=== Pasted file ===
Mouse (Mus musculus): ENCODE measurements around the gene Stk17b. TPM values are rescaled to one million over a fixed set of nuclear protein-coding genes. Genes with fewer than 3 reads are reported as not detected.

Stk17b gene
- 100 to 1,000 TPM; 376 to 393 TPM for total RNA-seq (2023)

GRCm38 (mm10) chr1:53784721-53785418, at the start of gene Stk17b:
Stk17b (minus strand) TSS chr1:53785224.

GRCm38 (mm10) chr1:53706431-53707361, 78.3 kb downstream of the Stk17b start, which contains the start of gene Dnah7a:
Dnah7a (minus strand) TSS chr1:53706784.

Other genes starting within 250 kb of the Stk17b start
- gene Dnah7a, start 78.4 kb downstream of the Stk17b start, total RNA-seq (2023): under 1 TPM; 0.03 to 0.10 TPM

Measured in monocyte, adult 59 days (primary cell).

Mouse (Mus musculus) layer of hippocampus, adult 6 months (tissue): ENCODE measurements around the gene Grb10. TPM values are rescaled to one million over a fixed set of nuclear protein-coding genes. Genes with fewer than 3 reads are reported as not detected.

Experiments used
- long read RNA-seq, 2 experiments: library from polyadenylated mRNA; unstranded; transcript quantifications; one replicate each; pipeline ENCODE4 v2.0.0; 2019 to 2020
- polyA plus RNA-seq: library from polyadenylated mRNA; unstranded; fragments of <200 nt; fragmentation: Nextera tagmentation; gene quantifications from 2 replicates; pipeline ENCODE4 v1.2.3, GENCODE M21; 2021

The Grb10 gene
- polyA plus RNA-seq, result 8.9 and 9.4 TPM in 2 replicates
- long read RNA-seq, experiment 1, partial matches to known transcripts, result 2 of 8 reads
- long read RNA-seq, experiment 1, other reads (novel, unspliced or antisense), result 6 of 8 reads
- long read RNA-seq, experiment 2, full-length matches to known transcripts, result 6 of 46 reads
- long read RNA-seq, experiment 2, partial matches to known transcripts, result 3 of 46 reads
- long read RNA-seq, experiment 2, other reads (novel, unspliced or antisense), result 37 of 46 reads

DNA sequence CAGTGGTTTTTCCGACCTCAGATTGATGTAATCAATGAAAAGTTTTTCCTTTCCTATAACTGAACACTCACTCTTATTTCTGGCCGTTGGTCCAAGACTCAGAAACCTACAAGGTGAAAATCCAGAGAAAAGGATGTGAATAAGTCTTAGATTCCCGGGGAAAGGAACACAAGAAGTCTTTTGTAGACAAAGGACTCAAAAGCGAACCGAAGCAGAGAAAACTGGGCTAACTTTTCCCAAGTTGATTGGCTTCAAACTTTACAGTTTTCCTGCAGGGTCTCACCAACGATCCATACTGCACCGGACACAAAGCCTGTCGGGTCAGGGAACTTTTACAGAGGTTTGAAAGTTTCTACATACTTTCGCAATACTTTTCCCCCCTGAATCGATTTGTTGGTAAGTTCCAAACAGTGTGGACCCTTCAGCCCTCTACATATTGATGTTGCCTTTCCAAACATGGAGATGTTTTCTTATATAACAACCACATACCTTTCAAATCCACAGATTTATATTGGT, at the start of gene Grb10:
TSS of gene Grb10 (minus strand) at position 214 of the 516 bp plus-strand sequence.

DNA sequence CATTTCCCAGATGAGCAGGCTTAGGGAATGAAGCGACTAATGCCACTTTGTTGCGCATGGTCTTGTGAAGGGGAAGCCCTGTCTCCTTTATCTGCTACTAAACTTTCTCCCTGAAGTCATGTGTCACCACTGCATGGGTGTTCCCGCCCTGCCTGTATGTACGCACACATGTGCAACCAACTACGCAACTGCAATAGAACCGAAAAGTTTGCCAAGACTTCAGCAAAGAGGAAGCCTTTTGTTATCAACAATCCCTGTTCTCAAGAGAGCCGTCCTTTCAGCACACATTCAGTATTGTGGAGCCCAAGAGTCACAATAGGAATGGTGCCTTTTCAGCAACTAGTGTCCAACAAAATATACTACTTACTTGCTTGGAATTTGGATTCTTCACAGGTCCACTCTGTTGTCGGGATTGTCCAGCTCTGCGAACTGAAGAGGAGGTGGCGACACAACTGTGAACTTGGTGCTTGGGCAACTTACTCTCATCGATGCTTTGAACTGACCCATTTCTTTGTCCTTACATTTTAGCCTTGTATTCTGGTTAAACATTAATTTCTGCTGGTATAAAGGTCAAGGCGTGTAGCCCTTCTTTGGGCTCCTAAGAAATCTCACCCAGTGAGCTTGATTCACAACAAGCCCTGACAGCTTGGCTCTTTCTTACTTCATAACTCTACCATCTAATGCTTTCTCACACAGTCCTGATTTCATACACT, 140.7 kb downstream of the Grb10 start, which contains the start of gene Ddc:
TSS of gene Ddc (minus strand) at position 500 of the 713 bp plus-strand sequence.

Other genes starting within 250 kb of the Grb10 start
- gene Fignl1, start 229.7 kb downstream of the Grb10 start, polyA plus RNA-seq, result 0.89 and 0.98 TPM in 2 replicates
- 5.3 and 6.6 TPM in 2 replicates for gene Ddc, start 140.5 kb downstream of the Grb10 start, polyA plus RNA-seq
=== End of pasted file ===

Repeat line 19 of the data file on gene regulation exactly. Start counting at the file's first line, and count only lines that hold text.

- long read RNA-seq, experiment 2, full-length matches to known transcripts, result 6 of 46 reads